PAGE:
-Cyprus Orthopaedics

Golfer’s Elbow

Golfer’s Elbow is a painful condition of the elbow, which commonly affects active individuals over the age of 30 years. The condition, which is also known as “medial epicondylitis”, usually commences with insidious onset of pain on the inner aspect of the elbow. Occasionally the pain may follow an injury to the elbow. The condition is not specific to golfers nor athletes. It often occurs in individuals in manual occupations or those who perform repetitive lifting or carrying tasks.
Elbow Conditions-Cyprus Orthopaedics

Golfer’s Elbow

Golfer’s elbow, also known as medial epicondylitis, is a condition that causes pain and inflammation in the tendons that connect the forearm to the inside of the elbow. Despite its name, this condition can affect anyone, not just golfers. It is a common overuse injury that often occurs due to repetitive motions of the wrist and fingers.

What is Golfer’s Elbow?

Golfer’s elbow is a condition characterized by pain and tenderness on the inner side of the elbow, specifically where the tendons attach to the bony bump (medial epicondyle). These tendons are responsible for flexing the wrist and fingers. When these tendons are overused or strained, they can become inflamed, leading to pain and discomfort.

Causes of Golfer’s Elbow

Golfer’s elbow is primarily caused by repetitive motions and overuse of the forearm muscles. Activities that involve gripping and twisting motions of the wrist and fingers, such as golfing, tennis, and weightlifting, can contribute to the development of this condition. Additionally, occupations that require repetitive actions like typing, painting, and carpentry can also increase the risk of golfer’s elbow.

Symptoms of Golfer’s Elbow

The most common symptom of golfer’s elbow is pain and tenderness on the inner side of the elbow. This pain may radiate down the forearm and worsen with activities that involve gripping or flexing the wrist. Other symptoms may include stiffness, weakness, and difficulty in fully extending the forearm or gripping objects firmly. In some cases, individuals may also experience numbness or tingling in the ring and little fingers.

Diagnosing Golfer’s Elbow

If you suspect you have golfer’s elbow, it’s important to see your doctor for an accurate diagnosis. Initially, your doctor will review your medical history and conduct a physical examination of the affected elbow. They may also order imaging tests such as an X-ray or MRI to rule out other conditions or to assess the extent of any damage.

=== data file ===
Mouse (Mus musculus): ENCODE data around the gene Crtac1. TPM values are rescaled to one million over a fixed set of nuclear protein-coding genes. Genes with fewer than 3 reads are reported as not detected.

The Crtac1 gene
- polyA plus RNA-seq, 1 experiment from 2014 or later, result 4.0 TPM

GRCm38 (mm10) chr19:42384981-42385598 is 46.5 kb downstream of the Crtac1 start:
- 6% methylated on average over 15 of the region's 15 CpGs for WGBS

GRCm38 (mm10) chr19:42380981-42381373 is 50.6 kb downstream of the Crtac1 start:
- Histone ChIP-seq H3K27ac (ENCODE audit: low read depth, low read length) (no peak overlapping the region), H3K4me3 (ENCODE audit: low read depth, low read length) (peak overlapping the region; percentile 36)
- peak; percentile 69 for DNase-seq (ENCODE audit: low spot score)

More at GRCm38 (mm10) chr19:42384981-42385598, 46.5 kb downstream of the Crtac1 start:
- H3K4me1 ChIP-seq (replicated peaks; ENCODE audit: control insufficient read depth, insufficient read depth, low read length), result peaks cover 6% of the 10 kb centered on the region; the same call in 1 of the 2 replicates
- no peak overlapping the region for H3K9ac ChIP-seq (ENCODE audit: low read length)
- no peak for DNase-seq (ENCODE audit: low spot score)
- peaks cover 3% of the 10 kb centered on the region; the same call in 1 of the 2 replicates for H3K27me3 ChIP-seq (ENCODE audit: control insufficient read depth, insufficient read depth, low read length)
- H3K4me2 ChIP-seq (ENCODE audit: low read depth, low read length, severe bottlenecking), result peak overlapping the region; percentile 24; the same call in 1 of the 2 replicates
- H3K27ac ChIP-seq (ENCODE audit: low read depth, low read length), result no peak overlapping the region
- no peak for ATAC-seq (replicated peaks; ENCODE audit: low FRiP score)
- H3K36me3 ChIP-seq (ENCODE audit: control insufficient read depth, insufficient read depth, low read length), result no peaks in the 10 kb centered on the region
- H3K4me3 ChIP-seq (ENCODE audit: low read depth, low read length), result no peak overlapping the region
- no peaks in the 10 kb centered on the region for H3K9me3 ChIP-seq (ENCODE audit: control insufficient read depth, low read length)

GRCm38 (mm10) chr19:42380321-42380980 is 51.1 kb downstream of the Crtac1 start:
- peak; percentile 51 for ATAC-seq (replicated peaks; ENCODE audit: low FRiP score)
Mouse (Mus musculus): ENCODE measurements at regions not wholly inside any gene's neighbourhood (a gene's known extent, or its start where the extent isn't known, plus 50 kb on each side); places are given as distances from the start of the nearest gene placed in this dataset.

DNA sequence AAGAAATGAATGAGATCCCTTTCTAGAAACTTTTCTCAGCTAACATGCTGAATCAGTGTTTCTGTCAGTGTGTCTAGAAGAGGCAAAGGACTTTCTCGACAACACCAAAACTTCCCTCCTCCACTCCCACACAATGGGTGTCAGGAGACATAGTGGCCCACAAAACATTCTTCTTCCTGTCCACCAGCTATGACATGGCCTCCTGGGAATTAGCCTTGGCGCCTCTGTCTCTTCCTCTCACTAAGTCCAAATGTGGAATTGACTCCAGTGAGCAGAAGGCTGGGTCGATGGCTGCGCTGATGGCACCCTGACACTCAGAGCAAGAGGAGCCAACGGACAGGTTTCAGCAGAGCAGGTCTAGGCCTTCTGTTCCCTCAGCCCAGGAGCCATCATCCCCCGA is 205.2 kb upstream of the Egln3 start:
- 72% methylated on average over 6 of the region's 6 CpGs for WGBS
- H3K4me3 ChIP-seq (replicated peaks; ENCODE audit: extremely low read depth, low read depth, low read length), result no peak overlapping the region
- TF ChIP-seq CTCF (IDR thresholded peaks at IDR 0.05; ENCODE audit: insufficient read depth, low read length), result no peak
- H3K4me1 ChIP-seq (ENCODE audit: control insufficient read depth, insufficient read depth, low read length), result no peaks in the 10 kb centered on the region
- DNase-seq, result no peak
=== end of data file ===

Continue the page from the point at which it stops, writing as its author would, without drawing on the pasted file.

Treatment Options for Golfer’s Elbow

The treatment of golfer’s elbow focuses on reducing pain and inflammation, promoting healing, and preventing further injury. Initially, conservative treatment options are recommended. These may include:

  • Rest and Activity Modification: Resting the affected elbow and avoiding activities that aggravate the condition is crucial for recovery. Modifying your technique or taking breaks during repetitive tasks can help alleviate symptoms.
  • Medications: Over-the-counter nonsteroidal anti-inflammatory drugs (NSAIDs), such as ibuprofen or naproxen, can help relieve pain and reduce inflammation. However, it is important to consult with a healthcare professional before taking any medication.

If conservative treatments do not provide sufficient relief, your doctor may recommend additional interventions, such as:

  • Physical Therapy: A physical therapist can design a customized rehabilitation program that includes stretching and strengthening exercises to improve flexibility and promote healing. They may also use modalities like ultrasound or electrical stimulation to aid in the recovery process.
  • Corticosteroid Injections: In some cases, corticosteroid injections may be recommended to reduce inflammation and alleviate pain. However, these injections are usually reserved for severe cases or when conservative treatments have not been effective.

Surgery

Surgical intervention is rarely required. However, if conservative treatments fail to alleviate your symptoms within a period of six to 12 months, surgery could be considered as a potential option.

Preventing Golfer’s Elbow

Preventing golfer’s elbow involves taking proactive measures to reduce the risk of overuse and strain on the forearm muscles. Here are some tips to help prevent golfer’s elbow: